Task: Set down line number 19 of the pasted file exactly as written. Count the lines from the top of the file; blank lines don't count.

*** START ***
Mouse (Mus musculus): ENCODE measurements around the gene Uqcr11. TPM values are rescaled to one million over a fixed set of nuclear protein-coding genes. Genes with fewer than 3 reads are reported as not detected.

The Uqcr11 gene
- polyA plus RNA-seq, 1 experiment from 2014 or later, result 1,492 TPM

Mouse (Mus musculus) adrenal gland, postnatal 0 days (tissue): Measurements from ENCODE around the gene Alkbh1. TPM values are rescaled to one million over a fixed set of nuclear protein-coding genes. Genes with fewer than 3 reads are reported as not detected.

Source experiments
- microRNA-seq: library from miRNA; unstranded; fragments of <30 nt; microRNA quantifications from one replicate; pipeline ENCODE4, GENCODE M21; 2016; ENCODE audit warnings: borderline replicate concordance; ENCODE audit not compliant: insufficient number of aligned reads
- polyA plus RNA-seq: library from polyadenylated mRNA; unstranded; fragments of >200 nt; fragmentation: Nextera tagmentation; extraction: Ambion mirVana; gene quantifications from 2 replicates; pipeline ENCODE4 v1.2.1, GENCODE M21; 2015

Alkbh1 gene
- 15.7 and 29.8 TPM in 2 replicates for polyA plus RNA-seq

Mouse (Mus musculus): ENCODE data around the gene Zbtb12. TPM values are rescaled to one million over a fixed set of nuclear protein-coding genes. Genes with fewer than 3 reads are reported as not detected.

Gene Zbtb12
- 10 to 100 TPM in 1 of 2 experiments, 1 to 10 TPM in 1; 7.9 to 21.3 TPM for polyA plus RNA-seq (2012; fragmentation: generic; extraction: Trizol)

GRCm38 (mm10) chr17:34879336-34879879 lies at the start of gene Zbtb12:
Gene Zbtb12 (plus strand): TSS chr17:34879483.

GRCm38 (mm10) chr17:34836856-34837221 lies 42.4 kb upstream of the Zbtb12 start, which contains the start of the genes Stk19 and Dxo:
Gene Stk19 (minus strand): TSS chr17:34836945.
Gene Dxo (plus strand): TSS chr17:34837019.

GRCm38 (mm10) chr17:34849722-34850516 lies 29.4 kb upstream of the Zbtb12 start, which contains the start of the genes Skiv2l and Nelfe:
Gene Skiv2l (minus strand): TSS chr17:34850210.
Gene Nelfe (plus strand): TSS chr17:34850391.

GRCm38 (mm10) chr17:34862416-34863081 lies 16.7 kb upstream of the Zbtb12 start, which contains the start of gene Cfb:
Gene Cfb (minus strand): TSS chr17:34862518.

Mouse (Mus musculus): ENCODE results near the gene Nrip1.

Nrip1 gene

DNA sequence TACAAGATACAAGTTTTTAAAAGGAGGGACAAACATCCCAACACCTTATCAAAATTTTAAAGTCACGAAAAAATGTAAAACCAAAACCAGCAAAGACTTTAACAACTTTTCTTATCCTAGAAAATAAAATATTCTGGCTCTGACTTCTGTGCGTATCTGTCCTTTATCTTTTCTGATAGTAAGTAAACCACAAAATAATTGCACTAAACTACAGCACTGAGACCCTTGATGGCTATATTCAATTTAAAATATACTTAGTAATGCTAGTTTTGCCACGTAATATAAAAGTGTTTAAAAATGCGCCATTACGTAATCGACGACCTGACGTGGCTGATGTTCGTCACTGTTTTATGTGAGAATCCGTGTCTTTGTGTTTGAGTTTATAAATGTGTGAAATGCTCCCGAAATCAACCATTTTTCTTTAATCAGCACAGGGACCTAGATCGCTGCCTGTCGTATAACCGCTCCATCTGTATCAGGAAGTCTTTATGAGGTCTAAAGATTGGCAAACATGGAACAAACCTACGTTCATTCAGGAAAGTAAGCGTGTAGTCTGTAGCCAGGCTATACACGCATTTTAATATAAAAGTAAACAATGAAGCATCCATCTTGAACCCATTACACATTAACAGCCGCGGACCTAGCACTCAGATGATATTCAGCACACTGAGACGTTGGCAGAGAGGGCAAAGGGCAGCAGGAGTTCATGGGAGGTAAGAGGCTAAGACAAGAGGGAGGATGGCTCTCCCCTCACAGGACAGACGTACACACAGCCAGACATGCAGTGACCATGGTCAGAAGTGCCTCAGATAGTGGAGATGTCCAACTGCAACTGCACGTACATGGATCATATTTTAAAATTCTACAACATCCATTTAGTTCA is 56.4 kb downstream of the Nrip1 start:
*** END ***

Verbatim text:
Gene Skiv2l (minus strand): TSS chr17:34850210.